Findings observed in early-stage breast cancer survivors followed for up to six years after treatment
WEDNESDAY, Dec. 19, 2018 (HealthDay News) — For early-stage breast cancer survivors, endocrine therapy (ET) appears to have no effect on neuropsychological performance or impairment over six years of follow-up, according to a study published online Nov. 28 in Cancer.
Kathleen Van Dyk, Ph.D., from the University of California at Los Angeles, and colleagues examined the neuropsychological effects of ET up to six years after treatment among 189 survivors of early-stage breast cancer. Patients were followed with self-report and neuropsychological assessments at six months (175 patients), at 12 months (173 patients), and for three to six years (102 patients).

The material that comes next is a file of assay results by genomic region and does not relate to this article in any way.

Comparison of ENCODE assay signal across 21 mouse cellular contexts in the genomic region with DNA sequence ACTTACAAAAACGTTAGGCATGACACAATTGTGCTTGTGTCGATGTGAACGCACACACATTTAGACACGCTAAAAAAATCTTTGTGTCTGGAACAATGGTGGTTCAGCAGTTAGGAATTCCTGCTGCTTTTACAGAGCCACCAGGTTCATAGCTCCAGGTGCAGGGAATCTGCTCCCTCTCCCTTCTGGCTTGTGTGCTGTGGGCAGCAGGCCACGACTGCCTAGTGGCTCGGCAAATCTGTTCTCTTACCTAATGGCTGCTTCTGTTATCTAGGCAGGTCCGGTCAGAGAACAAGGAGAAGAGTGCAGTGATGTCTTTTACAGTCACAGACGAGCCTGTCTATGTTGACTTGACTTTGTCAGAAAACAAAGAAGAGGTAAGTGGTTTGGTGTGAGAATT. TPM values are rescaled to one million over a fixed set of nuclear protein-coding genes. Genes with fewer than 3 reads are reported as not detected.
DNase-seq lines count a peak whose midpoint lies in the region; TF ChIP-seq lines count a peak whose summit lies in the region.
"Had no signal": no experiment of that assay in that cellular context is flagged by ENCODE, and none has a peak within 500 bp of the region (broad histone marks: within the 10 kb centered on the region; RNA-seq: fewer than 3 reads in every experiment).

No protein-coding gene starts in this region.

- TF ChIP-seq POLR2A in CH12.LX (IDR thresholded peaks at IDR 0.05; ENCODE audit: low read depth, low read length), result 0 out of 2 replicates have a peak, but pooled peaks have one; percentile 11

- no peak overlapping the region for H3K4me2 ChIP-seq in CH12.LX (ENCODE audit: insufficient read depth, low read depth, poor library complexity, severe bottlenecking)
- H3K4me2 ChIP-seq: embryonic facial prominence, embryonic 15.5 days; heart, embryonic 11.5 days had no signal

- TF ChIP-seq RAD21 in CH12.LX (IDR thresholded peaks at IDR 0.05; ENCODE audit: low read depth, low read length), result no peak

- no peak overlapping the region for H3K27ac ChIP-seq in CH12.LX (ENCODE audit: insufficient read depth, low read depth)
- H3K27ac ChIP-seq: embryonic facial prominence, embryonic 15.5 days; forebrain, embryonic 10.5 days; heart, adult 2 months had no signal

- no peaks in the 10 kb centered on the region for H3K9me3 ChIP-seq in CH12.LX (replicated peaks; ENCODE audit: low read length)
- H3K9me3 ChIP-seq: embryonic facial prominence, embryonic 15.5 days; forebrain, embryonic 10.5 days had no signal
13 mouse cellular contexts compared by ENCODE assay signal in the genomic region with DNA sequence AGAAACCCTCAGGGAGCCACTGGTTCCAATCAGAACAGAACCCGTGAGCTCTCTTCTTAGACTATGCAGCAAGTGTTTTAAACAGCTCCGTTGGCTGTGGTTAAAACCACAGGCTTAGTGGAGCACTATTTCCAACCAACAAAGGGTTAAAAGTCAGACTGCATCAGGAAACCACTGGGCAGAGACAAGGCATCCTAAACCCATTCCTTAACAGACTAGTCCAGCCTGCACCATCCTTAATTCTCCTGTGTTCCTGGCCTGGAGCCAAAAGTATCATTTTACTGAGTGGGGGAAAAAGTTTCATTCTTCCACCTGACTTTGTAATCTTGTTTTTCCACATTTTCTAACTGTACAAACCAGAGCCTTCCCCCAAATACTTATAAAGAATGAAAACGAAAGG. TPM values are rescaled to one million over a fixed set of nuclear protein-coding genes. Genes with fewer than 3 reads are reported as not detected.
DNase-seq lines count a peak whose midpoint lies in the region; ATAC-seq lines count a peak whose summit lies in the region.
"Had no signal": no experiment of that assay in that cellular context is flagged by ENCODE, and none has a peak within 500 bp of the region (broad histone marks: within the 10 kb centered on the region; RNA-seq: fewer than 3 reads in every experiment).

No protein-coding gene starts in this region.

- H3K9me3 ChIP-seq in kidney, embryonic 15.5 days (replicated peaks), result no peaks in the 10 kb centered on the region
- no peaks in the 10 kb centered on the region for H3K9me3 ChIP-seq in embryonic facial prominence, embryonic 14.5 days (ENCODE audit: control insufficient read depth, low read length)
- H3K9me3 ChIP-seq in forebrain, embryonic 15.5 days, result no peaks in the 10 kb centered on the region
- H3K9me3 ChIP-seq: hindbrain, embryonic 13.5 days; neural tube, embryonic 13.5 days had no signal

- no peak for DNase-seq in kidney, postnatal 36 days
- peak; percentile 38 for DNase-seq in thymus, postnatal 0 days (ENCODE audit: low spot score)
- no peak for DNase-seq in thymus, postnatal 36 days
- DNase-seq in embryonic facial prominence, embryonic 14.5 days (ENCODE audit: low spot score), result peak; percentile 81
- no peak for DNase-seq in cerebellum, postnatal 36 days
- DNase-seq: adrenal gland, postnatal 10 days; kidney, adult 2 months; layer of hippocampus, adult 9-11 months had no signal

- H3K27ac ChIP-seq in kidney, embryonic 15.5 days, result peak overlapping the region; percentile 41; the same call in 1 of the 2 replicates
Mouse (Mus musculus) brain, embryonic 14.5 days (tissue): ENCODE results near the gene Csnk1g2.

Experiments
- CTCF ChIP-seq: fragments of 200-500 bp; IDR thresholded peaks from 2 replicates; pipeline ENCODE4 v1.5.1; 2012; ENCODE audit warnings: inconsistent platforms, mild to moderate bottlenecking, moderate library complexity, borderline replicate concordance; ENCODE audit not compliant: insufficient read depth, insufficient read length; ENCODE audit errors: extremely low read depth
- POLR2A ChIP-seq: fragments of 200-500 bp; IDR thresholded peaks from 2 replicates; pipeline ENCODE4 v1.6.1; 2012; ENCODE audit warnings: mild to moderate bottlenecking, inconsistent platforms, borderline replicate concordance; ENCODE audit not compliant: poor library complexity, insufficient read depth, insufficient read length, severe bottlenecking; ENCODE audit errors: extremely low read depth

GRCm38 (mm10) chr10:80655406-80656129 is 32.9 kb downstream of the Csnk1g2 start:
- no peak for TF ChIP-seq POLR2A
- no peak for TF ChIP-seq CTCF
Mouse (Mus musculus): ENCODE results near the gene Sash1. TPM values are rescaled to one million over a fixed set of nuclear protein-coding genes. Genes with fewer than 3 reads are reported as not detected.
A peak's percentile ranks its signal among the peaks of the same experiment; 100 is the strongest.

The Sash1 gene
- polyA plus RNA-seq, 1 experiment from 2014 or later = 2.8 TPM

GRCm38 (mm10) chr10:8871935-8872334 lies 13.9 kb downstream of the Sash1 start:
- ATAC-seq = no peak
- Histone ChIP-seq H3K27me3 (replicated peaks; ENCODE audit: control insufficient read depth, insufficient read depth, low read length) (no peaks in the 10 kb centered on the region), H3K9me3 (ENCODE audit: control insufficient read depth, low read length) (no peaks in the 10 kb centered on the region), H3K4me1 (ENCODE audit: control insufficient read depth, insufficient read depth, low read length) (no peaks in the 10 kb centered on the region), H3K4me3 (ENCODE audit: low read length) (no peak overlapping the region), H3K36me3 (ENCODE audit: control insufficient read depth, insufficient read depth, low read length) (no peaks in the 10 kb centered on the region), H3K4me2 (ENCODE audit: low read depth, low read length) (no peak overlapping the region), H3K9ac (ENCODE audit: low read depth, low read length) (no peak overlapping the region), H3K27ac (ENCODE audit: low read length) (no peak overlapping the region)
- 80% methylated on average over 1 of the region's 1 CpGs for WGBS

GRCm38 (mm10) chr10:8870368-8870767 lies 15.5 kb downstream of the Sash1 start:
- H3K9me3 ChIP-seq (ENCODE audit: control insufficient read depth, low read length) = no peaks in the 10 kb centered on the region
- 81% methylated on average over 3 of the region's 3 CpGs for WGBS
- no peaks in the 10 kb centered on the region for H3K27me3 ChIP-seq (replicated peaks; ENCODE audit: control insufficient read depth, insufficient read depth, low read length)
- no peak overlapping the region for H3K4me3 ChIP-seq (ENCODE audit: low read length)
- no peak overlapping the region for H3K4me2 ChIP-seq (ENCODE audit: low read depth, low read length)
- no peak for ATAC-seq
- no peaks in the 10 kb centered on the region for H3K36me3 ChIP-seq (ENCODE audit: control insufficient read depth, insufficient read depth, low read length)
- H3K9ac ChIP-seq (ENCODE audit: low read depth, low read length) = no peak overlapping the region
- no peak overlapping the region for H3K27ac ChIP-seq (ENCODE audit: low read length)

The researchers found that compared with women who did not receive ET, those who received it had no neuropsychological performance deficits or impairment at any time point. Better executive function was seen at baseline for those who participated in the three-year to six-year visit.
“This provides some reassurance to the many thousands of women receiving these medications who may be concerned about cognitive effects,” the authors write. “Given the broad and complex effects of estrogen function in the brain, intensive study of the risk ET poses to brain health remains a priority.”
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